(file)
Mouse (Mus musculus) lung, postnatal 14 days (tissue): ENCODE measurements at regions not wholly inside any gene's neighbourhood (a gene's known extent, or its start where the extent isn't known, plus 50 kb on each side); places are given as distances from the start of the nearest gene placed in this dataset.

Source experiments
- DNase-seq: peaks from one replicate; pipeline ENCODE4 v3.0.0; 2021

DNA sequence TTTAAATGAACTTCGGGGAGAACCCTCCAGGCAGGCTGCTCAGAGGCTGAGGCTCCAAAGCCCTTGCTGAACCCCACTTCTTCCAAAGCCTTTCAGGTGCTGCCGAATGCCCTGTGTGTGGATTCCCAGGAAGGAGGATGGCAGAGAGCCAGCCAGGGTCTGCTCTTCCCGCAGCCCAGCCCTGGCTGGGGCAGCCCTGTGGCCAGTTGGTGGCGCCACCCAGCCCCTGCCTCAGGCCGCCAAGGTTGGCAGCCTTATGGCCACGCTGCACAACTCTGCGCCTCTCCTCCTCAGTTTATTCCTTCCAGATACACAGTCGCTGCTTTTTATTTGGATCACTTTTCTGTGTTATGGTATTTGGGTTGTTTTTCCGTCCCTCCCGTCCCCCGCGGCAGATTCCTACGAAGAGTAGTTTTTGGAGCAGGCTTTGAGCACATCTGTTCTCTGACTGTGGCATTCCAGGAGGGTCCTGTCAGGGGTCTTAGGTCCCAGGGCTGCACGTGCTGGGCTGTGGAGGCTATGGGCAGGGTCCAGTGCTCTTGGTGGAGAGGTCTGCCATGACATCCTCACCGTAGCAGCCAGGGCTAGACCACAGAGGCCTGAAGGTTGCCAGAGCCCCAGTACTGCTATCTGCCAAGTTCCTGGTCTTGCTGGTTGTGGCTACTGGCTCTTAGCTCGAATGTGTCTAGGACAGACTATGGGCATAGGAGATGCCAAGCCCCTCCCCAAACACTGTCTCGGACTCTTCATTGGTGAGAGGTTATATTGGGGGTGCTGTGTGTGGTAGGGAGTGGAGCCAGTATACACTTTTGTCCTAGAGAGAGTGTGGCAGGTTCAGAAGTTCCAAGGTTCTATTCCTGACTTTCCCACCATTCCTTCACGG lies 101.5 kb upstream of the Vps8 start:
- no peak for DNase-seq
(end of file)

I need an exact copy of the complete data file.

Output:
Mouse (Mus musculus) lung, postnatal 14 days (tissue): ENCODE measurements at regions not wholly inside any gene's neighbourhood (a gene's known extent, or its start where the extent isn't known, plus 50 kb on each side); places are given as distances from the start of the nearest gene placed in this dataset.

Source experiments
- DNase-seq: peaks from one replicate; pipeline ENCODE4 v3.0.0; 2021

DNA sequence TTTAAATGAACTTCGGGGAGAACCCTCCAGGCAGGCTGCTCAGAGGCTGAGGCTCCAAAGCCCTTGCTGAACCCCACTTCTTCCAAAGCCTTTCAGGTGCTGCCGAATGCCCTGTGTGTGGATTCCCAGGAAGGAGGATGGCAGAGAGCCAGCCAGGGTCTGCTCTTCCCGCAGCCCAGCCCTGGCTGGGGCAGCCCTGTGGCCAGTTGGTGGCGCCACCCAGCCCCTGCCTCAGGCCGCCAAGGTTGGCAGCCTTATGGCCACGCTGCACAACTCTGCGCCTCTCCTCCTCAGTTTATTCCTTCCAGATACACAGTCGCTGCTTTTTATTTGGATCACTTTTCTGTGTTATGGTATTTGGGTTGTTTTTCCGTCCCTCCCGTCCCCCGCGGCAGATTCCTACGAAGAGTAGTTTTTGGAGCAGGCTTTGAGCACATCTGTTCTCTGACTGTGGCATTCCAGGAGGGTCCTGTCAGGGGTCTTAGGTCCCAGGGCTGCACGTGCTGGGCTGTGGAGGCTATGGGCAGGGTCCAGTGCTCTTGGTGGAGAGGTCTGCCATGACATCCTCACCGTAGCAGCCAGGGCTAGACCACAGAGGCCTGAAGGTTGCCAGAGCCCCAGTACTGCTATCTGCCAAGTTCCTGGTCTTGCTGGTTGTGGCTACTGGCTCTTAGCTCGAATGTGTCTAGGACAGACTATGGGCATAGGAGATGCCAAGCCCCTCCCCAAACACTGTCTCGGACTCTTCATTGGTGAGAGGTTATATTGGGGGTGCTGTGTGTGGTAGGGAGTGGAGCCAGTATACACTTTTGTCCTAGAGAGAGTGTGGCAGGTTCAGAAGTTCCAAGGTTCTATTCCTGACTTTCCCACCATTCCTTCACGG lies 101.5 kb upstream of the Vps8 start:
- no peak for DNase-seq